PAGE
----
Immunostaining was performed as described previously26. For human biopsy samples, kidney sections were stained using the following antibodies: anti-Wnt5a (MA5-15502, Thermo Fisher Scientific), anti-CD146 (MA5-29413, Thermo Fisher Scientific), anti-CD3 (A045201, Dako), anti-CD20 (M0755, Dako), anti-CD68 (IR60961, Dako), and anti-CCL-2 (MA5-17040, Thermo Fisher Scientific). The primary antibodies used for mouse tissue were as follows: anti-Wnt5a (PA5-95181, Thermo Fisher Scientific), anti-CD146 (ab75769, Abcam), anti-collagen-I (ab34710, Abcam), anti-CCL-2 (ab25124, Abcam), and anti-F4/80 (#30325S, Cell Signaling). The positive staining was qualified using Image-Pro Plus Software 6.0 (Media Cybernetics, Silver Spring, MD) and expressed as integrated optical density (IOD). The numbers of CD3+, CD20+, CD68+, and F4/80+ cells in the tubulointerstitium were counted in at least 20 equivalent high-power cortical fields (HPF ×400) and were expressed as the average number of cells per HPF.

Cell culture and treatment

A human proximal tubular epithelial cell line (HK-2) was kindly provided by Dr. John Cijiang He (Icahn School of Medicine at Mount Sinai, New York, USA). The cells were cultured in DMEM/F12 (Sigma-Aldrich) medium supplemented with 10% fetal bovine serum (Gibco, Grand Island, NY), 1% penicillin, and streptomycin in an atmosphere of 5% CO2 and 95% air at 37 °C.

In all experiments, the cells were starved in a serum-free medium for 12–16 h, and then stimulated with 30 mmol/L of high glucose (HG, Sigma-Aldrich) for 24 h. Box5 (100 μM/L) or recombinant Wnt5a protein (200 ng/mL) was given for the indicated time periods. The cells were pretreated with Box5 2 h before the glucose treatment.

For gene disruption, HK-2 cells were plated in six-well plates and transiently transfected with 50 nM Wnt5a-specific small-interfering RNA (siRNA) (Sigma-Aldrich, St. Louis, MO, USA) or 1 μg CD146-specific siRNA (Thermo Fisher Scientific, Waltham, MA, USA) using Lipofectamine 3000 (Invitrogen, Grand Island, NY) according to the manufacturer’s protocol. The efficacy of knockdown was determined by real-time PCR and western blotting (Supplementary Fig. S2). After transfection for 48 h, these cells were treated with HG for another 24 h. Cell supernatants, lysates, and RNA were collected for subsequent experiments.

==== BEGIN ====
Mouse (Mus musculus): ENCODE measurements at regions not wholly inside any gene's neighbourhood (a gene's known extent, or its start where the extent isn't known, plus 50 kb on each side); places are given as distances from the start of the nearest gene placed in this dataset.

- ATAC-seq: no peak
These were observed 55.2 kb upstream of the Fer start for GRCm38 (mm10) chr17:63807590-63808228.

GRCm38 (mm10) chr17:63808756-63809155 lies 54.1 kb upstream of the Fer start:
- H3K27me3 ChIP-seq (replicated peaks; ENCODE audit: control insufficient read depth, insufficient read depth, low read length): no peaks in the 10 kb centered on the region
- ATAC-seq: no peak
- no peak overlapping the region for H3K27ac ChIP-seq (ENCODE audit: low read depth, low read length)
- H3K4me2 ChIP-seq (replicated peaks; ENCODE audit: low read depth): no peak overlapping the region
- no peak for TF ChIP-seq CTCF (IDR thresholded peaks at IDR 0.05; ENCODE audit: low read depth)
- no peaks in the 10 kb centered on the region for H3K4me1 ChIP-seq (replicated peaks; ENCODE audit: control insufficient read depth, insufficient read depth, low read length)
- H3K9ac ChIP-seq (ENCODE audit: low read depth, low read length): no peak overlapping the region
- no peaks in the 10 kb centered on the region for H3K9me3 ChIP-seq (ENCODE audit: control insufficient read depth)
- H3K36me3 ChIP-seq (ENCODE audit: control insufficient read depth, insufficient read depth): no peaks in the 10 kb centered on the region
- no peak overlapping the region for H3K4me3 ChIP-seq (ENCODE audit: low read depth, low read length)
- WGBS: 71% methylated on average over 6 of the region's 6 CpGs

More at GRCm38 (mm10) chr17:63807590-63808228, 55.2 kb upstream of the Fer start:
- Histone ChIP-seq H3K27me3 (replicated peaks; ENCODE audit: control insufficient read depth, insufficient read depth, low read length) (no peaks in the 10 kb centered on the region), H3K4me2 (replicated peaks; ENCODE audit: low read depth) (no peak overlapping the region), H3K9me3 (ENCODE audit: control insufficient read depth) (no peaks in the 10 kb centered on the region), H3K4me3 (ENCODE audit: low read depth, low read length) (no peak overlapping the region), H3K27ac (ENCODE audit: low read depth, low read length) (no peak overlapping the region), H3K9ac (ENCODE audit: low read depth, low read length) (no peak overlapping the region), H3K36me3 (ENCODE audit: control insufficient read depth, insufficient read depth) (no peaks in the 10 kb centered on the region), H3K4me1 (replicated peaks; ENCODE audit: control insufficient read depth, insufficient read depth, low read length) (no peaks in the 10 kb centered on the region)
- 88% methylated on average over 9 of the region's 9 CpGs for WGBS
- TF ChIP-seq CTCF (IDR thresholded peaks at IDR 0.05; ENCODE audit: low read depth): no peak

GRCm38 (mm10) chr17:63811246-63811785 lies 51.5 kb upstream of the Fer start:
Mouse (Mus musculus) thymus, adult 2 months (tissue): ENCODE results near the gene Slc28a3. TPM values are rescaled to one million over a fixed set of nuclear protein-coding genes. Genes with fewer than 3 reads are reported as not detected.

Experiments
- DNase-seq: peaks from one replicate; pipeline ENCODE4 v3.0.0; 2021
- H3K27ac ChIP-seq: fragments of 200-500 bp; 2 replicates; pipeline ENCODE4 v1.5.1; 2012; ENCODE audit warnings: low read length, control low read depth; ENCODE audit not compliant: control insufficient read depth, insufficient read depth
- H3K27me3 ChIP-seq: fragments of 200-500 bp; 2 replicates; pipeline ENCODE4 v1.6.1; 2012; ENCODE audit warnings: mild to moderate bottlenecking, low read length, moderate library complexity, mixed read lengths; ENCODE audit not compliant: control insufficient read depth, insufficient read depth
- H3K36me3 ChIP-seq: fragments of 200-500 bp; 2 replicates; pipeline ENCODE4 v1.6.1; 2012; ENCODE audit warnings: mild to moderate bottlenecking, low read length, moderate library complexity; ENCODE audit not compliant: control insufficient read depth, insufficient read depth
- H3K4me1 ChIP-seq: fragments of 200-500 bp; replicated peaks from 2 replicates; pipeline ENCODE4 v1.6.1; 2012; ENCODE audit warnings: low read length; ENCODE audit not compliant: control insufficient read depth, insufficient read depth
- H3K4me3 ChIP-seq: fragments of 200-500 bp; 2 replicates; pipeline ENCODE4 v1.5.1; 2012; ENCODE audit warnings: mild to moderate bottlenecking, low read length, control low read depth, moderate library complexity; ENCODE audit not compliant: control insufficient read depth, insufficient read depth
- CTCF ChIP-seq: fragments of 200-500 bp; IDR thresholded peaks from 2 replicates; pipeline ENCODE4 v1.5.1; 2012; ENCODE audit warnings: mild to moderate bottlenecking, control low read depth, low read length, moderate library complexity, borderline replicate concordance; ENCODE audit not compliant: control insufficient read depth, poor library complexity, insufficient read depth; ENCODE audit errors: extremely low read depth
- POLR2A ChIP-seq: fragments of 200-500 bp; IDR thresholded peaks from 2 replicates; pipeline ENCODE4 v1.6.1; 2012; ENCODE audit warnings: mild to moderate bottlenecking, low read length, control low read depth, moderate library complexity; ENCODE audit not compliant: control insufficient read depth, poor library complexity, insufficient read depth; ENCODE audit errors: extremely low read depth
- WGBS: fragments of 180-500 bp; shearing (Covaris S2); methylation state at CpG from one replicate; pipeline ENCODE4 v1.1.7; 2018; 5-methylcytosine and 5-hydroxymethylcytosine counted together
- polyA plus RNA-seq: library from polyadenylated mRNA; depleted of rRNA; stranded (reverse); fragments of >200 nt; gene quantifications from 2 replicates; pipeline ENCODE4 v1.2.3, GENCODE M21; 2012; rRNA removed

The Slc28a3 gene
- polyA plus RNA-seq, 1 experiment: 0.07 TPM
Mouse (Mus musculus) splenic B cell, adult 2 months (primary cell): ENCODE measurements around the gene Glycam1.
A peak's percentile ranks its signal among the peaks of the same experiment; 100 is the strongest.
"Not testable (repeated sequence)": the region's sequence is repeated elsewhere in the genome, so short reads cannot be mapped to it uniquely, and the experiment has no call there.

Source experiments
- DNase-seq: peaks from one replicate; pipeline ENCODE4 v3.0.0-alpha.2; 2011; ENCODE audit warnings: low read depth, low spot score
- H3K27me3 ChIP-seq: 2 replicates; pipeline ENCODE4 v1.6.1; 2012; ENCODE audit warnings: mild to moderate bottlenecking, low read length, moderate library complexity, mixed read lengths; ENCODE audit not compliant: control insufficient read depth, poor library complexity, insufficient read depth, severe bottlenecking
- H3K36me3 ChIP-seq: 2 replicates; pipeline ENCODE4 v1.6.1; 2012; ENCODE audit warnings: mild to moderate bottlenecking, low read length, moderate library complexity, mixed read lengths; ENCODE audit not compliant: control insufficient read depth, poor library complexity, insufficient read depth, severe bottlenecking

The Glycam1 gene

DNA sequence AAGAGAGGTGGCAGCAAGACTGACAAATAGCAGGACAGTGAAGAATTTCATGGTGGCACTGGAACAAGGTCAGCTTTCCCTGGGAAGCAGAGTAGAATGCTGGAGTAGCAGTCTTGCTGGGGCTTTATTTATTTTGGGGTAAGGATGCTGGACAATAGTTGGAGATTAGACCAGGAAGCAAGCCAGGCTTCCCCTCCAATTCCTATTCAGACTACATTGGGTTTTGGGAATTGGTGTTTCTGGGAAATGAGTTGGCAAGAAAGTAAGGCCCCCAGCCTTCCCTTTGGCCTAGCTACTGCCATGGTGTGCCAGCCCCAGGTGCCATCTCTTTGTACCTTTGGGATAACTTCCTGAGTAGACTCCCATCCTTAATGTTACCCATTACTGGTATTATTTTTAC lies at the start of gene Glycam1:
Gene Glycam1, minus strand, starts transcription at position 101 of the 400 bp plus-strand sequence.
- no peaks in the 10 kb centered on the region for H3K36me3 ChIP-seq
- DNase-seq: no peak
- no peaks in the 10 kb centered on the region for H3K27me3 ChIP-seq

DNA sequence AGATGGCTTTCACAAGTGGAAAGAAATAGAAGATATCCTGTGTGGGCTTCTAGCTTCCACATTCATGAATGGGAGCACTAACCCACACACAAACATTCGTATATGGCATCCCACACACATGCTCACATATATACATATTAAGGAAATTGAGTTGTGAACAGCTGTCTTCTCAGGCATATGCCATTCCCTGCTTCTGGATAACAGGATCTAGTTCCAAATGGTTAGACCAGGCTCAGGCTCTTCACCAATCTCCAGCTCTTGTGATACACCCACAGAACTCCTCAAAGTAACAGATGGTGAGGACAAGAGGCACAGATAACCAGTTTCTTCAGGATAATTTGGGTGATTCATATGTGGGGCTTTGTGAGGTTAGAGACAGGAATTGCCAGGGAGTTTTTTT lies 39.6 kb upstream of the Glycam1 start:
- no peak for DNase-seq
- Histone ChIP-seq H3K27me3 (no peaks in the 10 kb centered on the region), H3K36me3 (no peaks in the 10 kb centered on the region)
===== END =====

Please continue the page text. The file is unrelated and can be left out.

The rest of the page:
Measurement of proinflammatory cytokines

TNF-α, IL-6, and CCL-2 protein levels in culture supernatants were determined by commercial ELISA kits (Arigo Biolaboratories, Taiwan) according to the manufacturer’s instructions.

Real-time PCR

Total RNA was extracted from the renal cortex sample or cultured HK-2 cells using TRIzol reagent (Invitrogen, Carlsbad, CA). RNA was reverse-transcribed using the PrimeScript™ RT Reagent Kit with gDNA Eraser (Takara, Kyoto, Japan). Real-time PCR was performed using SYBR Green Master Mix (Qiagen) with an Applied Biosystems Step One Plus Real-time PCR system (Applied Biosystems, Foster City, CA, USA). Primers used for quantitative polymerase chain reaction are shown in Supplementary Table S1. Polymerase chain reaction product specificity was confirmed by melting curve analysis. Relative quantification of gene expression was carried out using the 2−ΔΔCT method, and all samples were assessed in triplicate. Gene expression was normalized to that of GAPDH, which was assessed in separate tubes to permit quantification of the target gene.

Western blot analysis

Tissue or cells were lysed with RIPA buffer containing protease and phosphatase inhibitor cocktail. After protein concentration determination, cell lysates were subjected to western blot analysis using specific antibodies shown in Supplementary Table S2. We repeated each western blot analysis using protein from three different and separate experiments. The specific protein bands were scanned using a western blotting detection system (BIO-RAD).

Coimmunoprecipitation (Co-IP)

One microgram of V5-tagged Wnt5a and 1 μg of FLAG-tagged CD146 or 2 μg of each plasmid were transfected into HK-2 cells for 48 h. Cells were lysed with RIPA buffer and incubated with anti-V5 antibody (GenScript) or anti-FLAG antibody (Cell Signaling) for overnight at 4 °C and the precipitated materials were used for western blot analysis using anti-FLAG and anti-V5 antibodies. For co-IP with endogenous protein, HK-2 cells were stimulated with HG for 24 h with or without pretreatment with Box5 (100 μM/L). Cells were then lysed as described above and incubated with anti-wnt5a or anti-CD146 antibodies for IP, followed by western blot analysis with anti-CD146 or anti-wnt5a antibodies.